Basal cell carcinoma is the most common form of skin cancer. According to Cancer Research UK, about 75 out of every 100 cases (75%) of non-melanoma skin cancers are BCCs.
How Basal Cell Carcinoma forms
Basal cell carcinoma forms in the basal cells of the skin. Basal cells are located in the lowest layer of the epidermis (the outer layer of skin). These cells are responsible for producing new skin cells as old ones die and are discarded. Basal cell carcinoma usually occurs on areas of the skin that are frequently exposed to the sun, such as the head and neck. It rarely metastasizes to other areas of the body, typically spreading out and damaging surrounding tissues and bone instead. However, when it does metastasize to distant sites, it is often deadly.
Why it forms
Most basal cell carcinomas are a result of long-time, repeated sun-exposure or occasional intense sun-exposure. That’s why the cancer is most common on areas of the skin regularly exposed to the sun, including the face, neck, scalp, shoulders, back and ears. Other rarer causes include exposure to radiation (especially arsenic), open sores that won’t heal, vaccinations, or chronic inflammatory skin conditions.
Who is at the greatest risk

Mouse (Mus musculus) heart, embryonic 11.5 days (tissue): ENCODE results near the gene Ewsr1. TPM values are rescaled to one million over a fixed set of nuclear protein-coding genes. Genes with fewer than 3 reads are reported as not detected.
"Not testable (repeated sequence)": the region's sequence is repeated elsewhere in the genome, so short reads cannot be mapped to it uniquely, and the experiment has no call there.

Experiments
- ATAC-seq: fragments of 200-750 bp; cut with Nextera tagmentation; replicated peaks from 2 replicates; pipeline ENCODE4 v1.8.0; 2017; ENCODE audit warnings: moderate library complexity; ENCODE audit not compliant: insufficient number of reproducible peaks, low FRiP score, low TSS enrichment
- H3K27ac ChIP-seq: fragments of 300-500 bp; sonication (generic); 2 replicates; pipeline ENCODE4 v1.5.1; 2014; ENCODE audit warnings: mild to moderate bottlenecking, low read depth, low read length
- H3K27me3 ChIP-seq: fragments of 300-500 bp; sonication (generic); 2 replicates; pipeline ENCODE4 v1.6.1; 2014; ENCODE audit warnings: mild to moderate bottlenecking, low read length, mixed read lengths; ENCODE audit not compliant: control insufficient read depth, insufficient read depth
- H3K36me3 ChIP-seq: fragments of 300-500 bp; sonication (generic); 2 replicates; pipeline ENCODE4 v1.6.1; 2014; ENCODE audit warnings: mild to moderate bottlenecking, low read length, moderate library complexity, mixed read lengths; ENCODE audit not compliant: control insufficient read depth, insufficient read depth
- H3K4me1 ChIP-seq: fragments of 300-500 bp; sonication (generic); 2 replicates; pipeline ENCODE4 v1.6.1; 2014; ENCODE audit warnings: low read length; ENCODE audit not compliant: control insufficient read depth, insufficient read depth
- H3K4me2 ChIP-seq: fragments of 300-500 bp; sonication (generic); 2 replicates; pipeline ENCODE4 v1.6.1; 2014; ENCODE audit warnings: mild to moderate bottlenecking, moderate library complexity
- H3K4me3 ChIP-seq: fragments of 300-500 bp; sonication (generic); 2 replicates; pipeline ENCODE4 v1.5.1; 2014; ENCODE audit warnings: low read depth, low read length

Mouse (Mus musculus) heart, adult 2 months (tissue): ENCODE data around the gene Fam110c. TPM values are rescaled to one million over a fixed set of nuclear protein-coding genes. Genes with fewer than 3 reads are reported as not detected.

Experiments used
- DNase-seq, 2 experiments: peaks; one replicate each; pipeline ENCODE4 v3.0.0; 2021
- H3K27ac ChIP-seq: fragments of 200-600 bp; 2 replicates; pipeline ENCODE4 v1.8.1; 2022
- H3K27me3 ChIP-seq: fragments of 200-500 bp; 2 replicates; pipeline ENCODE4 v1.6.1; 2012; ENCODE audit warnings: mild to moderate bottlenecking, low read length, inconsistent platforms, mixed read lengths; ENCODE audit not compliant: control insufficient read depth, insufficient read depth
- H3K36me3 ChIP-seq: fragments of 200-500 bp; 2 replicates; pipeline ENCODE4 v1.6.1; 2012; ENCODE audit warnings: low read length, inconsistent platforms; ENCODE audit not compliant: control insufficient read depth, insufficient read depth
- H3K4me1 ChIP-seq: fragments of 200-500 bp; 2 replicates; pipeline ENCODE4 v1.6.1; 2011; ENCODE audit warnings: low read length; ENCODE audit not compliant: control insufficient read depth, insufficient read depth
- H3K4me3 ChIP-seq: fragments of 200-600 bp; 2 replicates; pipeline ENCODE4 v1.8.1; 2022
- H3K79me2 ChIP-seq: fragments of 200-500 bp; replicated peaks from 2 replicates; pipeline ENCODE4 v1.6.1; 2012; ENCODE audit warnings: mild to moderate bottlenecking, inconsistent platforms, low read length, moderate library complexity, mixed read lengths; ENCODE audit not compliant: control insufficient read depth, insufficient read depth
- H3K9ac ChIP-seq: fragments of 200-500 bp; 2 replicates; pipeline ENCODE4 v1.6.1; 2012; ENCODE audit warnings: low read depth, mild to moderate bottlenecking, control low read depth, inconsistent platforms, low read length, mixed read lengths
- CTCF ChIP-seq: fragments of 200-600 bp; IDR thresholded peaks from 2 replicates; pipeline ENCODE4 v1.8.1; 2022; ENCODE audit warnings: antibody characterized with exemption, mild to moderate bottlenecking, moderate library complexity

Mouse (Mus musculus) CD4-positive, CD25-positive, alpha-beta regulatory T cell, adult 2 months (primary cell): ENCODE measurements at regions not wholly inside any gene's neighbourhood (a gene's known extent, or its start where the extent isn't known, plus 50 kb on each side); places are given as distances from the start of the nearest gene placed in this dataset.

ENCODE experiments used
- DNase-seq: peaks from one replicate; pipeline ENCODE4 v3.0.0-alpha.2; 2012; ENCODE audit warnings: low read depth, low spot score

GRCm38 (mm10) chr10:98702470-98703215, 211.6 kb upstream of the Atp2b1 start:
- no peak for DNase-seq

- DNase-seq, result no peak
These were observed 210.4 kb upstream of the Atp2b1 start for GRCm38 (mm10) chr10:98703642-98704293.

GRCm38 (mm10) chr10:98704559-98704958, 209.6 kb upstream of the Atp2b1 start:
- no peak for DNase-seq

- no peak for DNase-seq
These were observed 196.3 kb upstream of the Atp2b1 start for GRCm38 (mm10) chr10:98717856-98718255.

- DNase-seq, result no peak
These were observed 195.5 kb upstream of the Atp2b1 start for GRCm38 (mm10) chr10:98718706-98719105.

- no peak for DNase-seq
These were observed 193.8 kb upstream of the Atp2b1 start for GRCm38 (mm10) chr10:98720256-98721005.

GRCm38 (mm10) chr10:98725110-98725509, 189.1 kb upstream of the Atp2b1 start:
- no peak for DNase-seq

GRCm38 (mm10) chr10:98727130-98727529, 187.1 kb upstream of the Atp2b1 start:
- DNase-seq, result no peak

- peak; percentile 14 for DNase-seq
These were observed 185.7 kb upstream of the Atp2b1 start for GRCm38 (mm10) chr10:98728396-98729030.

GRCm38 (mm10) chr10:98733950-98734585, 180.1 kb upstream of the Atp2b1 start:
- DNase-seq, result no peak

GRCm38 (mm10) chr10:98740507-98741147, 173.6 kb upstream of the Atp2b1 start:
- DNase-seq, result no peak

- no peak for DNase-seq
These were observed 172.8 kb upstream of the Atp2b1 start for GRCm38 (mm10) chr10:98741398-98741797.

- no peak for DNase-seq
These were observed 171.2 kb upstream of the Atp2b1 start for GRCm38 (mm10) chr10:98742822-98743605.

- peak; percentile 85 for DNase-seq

Anyone can develop this type of cancer but it is more common in light-skinned individuals with blonde or red hair and light green or blue eyes. It most frequently occurs in elderly males, but it can also occur in younger males and females. If a family has a history of basal cell naevus syndrome, Bazex-Dupré-Christol syndrome, Rombo syndrome, Oley syndrome or xeroderma pigmentosum they are at greater risk for developing basal cell carcinoma.
Basal cell carcinoma typically presents itself as a waxy or pearly white bump or nodule on the face ears or neck. These bumps may bleed or develop a crust. It can also appear as a slowly growing flat, brown or red patch that can look similar to eczema. Or, in rarer instances, it can take the form of a waxy looking scar or a thickening of skin tissue. This is a sign of infiltrative or morpheaform basal-cell cancers.
How to stay safe
Basic precautions can be taken to limit your chance of developing basal cell carcinoma, or most types of skin cancer for that matter. They may seem obvious, but they are nonetheless essential.
- Limit time spent in the sun.
- When in the sun, wear sunscreen (reapplying every few hours) and protective clothing.
- Know the warning signs of a mole or blemish.
- Check your skin regularly for new spots or moles, noticing any changes on your body.
- If you have any suspicions about any marks, lesions or bumps on your skin, be sure to visit a doctor as soon as possible to get it checked out.
While basal cell carcinoma is rarely a life-threatening cancer, it can still pose a serious risk to your skin and health if left untreated.